December 11 2013
Burton exploring entrepreneurship and leading cross-campus project on how it drives prosperity
You're an organizational sociologist with an interest in human resources. How do these disciplines connect?
Early in my career, I became interested in technology and why organizations were resistant to technology and change. I was working with Silicon Valley companies, including a consulting gig at Apple, and I developed an even broader interest in employment practices in high-tech startups and entrepreneurial firms. I began to ask, does culture in these firms really matter? I'd say that I didn't really become an HR person until I got to ILR.
Why is the research you're doing on innovation important to organizations and to HR?
As we think about innovation, it's not just about what's new and novel, but what's useful. The traditional model of innovation is to build a lab and do internal research and development. But, we're moving to a place where boundaries matter less, where organizations are partnering with other organizations. HR has to get good at looking outside and move beyond thinking about issues like recruitment and selection with just an internal focus, to support innovation and change.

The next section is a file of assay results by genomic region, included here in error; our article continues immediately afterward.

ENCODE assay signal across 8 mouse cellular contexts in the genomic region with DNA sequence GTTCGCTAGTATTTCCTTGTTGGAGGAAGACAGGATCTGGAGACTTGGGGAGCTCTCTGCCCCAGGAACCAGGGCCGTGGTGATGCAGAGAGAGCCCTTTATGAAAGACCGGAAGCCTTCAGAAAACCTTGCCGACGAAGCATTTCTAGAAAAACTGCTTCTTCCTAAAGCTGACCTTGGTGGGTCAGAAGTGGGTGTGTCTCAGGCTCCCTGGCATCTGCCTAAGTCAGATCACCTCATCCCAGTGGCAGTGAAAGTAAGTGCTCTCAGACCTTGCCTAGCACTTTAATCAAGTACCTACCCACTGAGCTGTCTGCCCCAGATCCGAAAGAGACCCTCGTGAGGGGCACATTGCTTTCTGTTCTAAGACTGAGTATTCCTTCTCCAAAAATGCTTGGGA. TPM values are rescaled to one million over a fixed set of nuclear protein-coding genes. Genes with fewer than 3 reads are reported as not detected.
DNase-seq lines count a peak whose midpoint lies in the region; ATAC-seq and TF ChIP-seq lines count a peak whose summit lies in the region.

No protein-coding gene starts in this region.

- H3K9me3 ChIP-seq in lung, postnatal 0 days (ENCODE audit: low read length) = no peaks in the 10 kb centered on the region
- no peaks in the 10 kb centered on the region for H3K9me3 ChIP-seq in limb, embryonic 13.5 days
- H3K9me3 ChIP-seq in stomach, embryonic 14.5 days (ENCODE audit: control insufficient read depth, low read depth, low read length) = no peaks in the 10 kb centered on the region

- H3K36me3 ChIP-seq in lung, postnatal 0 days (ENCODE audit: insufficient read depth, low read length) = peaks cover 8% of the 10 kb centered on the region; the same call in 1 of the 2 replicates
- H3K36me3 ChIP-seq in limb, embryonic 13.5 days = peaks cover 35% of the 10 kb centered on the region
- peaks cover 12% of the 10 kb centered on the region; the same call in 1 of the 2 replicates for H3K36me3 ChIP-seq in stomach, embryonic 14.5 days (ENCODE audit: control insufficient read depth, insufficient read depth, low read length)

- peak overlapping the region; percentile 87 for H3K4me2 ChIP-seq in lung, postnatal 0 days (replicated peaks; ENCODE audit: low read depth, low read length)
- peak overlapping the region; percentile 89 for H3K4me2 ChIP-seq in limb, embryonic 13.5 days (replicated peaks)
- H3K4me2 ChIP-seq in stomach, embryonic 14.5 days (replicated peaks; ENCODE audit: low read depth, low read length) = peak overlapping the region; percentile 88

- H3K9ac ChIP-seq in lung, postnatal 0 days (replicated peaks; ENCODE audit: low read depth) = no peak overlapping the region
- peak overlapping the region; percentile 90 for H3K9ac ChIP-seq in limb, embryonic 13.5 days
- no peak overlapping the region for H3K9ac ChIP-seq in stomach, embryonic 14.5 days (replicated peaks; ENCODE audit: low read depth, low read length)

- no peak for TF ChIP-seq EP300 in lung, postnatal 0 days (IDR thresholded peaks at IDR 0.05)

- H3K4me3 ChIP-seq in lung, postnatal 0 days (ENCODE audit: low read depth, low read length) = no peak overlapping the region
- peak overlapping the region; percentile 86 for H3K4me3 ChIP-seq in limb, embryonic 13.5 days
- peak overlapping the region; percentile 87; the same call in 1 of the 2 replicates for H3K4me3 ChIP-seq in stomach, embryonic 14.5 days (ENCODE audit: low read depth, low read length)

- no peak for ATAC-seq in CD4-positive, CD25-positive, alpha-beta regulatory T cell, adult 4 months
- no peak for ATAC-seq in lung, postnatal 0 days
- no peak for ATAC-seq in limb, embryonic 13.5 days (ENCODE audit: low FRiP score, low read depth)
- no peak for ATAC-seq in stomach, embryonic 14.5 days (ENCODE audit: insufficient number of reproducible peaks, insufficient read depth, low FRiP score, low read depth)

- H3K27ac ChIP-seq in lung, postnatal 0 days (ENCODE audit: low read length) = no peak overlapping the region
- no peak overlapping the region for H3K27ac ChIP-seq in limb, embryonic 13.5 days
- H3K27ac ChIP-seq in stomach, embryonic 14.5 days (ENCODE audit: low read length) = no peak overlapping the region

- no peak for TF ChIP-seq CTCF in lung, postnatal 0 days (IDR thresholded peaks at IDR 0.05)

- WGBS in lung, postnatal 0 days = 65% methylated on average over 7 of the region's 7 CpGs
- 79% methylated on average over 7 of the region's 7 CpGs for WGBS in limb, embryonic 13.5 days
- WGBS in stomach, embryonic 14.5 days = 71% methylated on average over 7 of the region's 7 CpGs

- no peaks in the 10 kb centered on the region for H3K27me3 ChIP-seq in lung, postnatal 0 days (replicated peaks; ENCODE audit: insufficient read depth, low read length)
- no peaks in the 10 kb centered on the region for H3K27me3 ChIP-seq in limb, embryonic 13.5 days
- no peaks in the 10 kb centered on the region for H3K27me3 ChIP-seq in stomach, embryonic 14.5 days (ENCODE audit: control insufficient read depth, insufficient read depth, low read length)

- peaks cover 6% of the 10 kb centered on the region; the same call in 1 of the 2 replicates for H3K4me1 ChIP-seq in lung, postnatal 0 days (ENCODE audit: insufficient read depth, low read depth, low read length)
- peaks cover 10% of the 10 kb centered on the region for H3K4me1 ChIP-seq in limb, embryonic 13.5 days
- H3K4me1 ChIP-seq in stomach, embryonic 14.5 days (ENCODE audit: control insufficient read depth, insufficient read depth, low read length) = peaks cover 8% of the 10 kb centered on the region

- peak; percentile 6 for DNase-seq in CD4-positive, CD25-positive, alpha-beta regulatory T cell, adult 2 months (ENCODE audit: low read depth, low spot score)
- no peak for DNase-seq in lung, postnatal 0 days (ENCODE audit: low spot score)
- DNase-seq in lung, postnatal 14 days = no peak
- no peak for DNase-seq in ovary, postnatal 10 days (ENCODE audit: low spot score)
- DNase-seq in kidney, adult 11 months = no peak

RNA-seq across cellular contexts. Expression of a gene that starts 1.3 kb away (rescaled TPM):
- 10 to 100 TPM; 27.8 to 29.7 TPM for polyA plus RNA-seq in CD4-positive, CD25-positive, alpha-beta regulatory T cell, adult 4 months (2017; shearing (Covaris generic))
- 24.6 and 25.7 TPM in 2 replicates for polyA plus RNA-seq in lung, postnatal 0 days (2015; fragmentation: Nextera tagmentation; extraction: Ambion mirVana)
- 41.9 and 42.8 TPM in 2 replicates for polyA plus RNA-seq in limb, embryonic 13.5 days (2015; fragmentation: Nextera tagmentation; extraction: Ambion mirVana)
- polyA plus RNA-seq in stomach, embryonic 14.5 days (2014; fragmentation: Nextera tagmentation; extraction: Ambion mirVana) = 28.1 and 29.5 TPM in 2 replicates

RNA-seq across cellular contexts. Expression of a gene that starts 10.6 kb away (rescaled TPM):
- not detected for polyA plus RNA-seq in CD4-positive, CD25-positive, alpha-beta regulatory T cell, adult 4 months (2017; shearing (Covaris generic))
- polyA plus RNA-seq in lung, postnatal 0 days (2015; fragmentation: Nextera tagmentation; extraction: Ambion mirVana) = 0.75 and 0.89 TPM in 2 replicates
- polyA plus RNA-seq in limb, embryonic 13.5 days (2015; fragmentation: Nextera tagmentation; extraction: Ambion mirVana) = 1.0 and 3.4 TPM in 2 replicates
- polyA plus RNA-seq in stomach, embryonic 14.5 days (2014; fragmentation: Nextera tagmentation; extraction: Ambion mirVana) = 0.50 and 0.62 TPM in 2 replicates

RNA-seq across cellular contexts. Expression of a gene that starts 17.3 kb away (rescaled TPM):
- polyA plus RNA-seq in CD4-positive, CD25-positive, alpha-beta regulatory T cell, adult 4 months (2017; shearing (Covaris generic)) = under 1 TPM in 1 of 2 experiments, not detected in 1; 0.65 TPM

What are some of the questions you're exploring about entrepreneurship?
One basic question is, what is an entrepreneur? We don't have an agreed-upon definition, so how can you make policy about entrepreneurship when you can't even define it? Also, what kind of organizations are entrepreneurs creating? Entrepreneurial ventures can create new jobs, but are they good jobs?
Tell us more about the new project you're leading for the Cornell Institute of Social Sciences.
It's the Creativity, Innovation and Entrepreneurship Theme Project. It builds on the research agenda I've been pursuing. We're bringing together cross-campus talent from sociology, psychology, law, business, science and technology studies, and ILR to develop a social science perspective on entrepreneurship. We'll explore issues such as the role of innovation and entrepreneurship in driving economic prosperity. The project will likely produce several research projects, an academic conference and other outreach activities, and maybe even a first-ever textbook on the subject.
Why is ILR the ideal place for you, as an educator and researcher?
I'm thrilled to be at a school where I formally sit in an HR department, I have an Affiliation with ILR's Department of Organizational Behavior and I also have an appointment in the Cornell Department of Sociology. Very few people are studying what it's like to work in an entrepreneurial firm, and ILR is uniquely situated to do that. Advancing the world of work for entrepreneurs and innovators has to be a piece of what ILR is doing.